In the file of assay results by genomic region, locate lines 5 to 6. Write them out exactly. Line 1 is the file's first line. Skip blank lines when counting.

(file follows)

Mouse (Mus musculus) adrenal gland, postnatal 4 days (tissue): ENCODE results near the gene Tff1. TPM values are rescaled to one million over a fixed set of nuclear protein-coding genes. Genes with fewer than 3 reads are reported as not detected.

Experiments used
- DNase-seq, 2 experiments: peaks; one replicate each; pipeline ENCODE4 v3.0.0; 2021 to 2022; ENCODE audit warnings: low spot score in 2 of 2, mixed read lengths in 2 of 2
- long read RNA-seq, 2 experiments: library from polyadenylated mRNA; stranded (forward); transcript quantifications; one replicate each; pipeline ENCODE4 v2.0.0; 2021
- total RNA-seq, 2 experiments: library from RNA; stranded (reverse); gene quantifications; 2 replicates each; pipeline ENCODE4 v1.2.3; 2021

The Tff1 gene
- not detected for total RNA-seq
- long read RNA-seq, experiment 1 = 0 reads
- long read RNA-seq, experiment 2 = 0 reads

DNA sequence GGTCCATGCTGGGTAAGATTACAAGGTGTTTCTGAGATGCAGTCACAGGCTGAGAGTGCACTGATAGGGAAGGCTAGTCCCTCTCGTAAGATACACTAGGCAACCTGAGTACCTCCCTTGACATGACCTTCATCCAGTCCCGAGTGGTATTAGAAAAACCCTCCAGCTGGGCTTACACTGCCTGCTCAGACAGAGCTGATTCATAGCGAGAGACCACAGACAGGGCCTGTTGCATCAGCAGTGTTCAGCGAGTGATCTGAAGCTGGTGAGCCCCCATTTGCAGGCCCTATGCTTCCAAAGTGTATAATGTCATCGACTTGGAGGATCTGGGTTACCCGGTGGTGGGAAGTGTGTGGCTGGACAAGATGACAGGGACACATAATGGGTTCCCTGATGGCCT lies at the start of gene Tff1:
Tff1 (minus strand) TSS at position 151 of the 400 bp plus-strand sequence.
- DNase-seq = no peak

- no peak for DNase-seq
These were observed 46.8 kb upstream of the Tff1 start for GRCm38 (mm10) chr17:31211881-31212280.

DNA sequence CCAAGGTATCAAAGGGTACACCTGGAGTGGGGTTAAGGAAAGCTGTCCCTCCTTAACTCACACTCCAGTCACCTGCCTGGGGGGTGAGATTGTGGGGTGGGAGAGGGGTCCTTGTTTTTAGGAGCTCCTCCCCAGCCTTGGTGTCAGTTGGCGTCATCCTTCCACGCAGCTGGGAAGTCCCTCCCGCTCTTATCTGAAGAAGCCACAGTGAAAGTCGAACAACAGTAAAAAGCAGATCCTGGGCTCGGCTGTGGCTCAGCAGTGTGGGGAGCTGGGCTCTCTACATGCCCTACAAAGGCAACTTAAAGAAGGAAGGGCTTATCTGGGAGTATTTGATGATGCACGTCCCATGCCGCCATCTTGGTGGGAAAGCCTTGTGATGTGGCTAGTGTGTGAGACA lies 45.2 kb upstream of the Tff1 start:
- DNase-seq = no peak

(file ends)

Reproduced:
- total RNA-seq, 2 experiments: library from RNA; stranded (reverse); gene quantifications; 2 replicates each; pipeline ENCODE4 v1.2.3; 2021

The Tff1 gene